The theme of revenge runs through all the scenes of the play and binds it together. On one hand, Hamlet tries to avenge the death of his father at the hands of his brother, King Claudius; on the other, Laertes wants to kill Hamlet in order to avenge the death of his father and sister. Fate plays an important role in the events leading to the tragic end of most of the key characters.
How often are we faced with the question 'to be or not to be' Act III, scene I (58-90). It is precisely this quality of Hamlet, the indecisiveness or the uncertainty that gives the play a universal appeal transcending all borders of time. This soliloquy is probably the most famous speech in the English language, where Hamlet touches upon a question that all living beings come face to face with at some time in their lives. How many times are we faced with the moral ramification of the question of living and facing 'the slings and arrows of outrageous fortune' or taking the easier way out, "To die,-to sleep." He answers this question by saying that people put up with the sufferings in life because of "the dread of something after death", which could make them even more miserable.
Hamlet finally "learns to accept the order of the universe and to become a passive instrument in the hands of a purposive and benevolent God" (Ribner, Irving 66).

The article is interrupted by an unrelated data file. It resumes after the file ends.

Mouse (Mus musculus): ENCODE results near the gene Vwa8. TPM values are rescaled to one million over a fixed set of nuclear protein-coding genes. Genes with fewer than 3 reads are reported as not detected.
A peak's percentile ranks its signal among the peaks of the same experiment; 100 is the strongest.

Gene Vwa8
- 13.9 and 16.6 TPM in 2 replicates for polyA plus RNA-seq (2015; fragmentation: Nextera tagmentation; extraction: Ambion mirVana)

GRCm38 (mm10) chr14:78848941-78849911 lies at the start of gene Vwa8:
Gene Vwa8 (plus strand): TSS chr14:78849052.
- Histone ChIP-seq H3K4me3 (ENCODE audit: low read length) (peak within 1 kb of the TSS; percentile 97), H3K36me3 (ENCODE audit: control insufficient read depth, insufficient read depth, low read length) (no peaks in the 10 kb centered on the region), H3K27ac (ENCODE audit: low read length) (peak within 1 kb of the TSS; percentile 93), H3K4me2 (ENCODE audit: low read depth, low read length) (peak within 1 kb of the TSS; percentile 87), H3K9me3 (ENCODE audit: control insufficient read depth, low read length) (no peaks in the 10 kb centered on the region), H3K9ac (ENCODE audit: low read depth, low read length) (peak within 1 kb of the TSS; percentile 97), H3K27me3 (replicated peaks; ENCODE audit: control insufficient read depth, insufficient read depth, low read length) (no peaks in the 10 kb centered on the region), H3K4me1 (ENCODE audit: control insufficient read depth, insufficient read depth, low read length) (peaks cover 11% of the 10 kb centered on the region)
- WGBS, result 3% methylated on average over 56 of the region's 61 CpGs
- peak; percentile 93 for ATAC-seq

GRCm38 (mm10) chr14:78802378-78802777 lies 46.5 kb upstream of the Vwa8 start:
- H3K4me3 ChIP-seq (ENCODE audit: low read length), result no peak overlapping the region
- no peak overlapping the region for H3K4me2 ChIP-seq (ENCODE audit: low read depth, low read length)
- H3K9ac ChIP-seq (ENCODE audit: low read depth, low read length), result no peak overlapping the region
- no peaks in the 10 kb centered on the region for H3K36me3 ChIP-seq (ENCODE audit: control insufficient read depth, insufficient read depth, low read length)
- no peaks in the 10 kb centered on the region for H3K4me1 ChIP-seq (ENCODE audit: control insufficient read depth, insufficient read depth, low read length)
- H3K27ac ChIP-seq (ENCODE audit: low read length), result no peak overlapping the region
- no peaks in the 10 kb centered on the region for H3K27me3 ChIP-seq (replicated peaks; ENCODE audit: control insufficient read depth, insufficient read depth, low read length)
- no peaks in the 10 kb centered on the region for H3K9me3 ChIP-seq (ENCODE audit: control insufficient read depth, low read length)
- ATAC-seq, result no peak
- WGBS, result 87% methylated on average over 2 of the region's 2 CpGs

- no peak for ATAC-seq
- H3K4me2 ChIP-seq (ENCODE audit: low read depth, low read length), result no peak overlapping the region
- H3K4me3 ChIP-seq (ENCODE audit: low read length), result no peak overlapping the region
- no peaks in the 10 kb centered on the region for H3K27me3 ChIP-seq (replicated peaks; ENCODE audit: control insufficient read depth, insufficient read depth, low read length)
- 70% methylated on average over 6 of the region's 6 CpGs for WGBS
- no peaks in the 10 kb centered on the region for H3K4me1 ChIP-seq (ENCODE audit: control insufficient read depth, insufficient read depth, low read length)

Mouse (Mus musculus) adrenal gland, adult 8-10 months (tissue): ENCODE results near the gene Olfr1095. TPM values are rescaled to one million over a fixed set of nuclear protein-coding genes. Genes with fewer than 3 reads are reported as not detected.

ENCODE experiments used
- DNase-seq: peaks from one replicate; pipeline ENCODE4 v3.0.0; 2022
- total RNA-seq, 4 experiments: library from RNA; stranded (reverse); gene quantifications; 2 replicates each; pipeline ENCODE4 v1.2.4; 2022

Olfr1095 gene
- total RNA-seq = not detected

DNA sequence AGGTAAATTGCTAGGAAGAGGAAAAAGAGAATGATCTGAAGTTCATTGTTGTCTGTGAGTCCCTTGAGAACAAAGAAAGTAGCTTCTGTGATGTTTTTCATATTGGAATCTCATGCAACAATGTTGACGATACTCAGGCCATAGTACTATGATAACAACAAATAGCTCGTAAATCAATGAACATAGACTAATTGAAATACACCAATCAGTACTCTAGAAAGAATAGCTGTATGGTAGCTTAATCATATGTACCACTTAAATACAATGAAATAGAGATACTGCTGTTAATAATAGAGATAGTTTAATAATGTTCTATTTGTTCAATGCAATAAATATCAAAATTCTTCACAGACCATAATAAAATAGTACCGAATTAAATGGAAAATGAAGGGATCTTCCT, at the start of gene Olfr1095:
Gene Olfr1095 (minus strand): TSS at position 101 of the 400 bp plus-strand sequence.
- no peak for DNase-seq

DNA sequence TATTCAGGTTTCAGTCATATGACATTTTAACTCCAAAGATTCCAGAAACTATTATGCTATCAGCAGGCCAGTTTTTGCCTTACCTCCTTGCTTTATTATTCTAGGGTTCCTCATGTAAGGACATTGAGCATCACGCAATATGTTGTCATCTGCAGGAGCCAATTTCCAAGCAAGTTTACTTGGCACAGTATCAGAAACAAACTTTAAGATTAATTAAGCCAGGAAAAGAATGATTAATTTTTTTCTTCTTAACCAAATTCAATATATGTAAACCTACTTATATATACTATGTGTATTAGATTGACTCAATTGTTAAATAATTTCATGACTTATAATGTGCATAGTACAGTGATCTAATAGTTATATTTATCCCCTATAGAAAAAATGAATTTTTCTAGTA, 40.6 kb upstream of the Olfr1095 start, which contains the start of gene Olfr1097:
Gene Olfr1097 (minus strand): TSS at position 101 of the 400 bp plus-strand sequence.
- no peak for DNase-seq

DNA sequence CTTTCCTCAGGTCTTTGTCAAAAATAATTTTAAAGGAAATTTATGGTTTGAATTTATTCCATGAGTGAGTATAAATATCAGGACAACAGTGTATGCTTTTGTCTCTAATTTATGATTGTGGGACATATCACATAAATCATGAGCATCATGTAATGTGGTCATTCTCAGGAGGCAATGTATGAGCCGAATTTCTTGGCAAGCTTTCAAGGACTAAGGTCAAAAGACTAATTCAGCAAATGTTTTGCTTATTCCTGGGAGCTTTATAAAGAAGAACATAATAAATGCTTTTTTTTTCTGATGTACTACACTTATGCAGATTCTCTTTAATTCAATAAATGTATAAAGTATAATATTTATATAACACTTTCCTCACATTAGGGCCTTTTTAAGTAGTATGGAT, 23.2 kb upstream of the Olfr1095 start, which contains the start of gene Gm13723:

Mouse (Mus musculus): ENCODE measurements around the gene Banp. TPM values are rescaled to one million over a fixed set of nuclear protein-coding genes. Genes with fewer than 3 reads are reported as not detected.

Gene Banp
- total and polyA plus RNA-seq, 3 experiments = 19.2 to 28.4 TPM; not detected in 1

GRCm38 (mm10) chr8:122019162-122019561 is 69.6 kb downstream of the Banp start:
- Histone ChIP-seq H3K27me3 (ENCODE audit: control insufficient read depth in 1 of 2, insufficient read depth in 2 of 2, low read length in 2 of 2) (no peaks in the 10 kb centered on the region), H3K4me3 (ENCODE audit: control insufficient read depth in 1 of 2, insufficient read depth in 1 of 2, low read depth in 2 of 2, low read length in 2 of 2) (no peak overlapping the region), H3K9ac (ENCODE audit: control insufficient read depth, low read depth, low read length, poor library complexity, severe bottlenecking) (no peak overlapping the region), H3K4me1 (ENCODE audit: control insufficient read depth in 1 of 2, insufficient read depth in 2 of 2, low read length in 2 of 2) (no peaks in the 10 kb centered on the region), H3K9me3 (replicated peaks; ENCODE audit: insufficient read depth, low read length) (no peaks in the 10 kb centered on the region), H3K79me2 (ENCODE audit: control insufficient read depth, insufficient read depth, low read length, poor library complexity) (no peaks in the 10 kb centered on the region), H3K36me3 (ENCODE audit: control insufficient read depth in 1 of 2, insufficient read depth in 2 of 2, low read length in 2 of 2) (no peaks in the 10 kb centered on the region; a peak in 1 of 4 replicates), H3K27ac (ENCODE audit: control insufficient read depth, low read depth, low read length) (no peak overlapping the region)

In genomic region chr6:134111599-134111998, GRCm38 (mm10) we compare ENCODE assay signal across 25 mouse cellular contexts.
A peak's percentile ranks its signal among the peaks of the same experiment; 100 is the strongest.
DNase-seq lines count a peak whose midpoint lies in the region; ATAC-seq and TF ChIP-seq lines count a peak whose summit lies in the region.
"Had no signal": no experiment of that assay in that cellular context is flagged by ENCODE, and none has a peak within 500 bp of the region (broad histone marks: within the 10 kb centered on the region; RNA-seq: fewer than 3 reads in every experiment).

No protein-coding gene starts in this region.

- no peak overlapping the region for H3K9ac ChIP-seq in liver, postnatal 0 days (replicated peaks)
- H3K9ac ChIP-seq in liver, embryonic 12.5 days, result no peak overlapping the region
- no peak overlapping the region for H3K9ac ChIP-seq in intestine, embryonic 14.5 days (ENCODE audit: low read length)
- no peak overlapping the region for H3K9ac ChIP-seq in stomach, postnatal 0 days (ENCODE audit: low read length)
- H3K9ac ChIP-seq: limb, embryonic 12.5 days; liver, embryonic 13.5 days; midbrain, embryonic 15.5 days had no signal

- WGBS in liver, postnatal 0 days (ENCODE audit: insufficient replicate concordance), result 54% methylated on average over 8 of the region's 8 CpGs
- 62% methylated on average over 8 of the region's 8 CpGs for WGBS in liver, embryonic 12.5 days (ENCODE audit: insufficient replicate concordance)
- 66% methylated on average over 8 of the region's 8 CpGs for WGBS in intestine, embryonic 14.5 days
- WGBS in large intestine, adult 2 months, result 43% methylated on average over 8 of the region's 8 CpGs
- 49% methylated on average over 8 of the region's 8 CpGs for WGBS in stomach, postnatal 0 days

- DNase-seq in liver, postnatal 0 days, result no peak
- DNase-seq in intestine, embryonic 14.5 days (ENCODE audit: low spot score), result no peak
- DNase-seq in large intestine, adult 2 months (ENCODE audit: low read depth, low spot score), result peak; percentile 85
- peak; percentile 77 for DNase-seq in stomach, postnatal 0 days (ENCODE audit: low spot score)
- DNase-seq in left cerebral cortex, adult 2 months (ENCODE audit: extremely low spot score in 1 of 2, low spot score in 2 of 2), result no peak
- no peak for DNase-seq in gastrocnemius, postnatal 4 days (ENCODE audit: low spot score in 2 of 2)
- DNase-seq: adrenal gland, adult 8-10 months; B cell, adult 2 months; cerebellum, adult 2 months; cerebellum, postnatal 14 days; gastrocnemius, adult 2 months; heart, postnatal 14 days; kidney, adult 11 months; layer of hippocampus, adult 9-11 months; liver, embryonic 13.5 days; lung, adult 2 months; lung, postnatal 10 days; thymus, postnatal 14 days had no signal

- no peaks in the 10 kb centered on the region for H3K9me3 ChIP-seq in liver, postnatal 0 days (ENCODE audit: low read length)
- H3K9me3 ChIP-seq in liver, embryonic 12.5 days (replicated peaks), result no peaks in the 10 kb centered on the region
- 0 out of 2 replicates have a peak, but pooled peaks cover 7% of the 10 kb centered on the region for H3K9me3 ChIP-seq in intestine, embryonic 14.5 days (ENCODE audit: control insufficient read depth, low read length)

The theme of procrastination
Hamlet, exemplifies a typical Shakespearean tragic hero in that he belongs to a noble family and possesses a moral flaw or weakness that leads to his downfall and death. In case of Hamlet, the prince of Denmark, his fatal flaw is procrastination. This flaw, in fact, separates Hamlet from other revenge plays in that what we have here is not action but the postponement of action. Yet, again the play touches a chord because the inclination to procrastinate is something very human. Our actions are not completely based on logic; we are also governed by factors such as emotions, ethics, and other psychological factors that make it difficult for us to come to a decision, and then act on it. When the ghost of his father informs him that he was murdered by his brother, Hamlet, instead of taking revenge right away feels that he has to establish the guilt of his uncle Claudius, which he does by staging a play that replays the events that led to his father's death. Finally, by the time he really acts, a number of innocent people have already lost their lives.
The play Hamlet touches a universal chord for the issues it raises such as the complexity of the human mind, life and life after death, madness, real or feigned, and the moral fabric of relationships. These questions are relevant even today and that is what gives Hamlet a timeless and endearing quality.
Ribner, Irving. Patterns in Shakespearian Tragedy. New York: Barnes and Noble, 1960.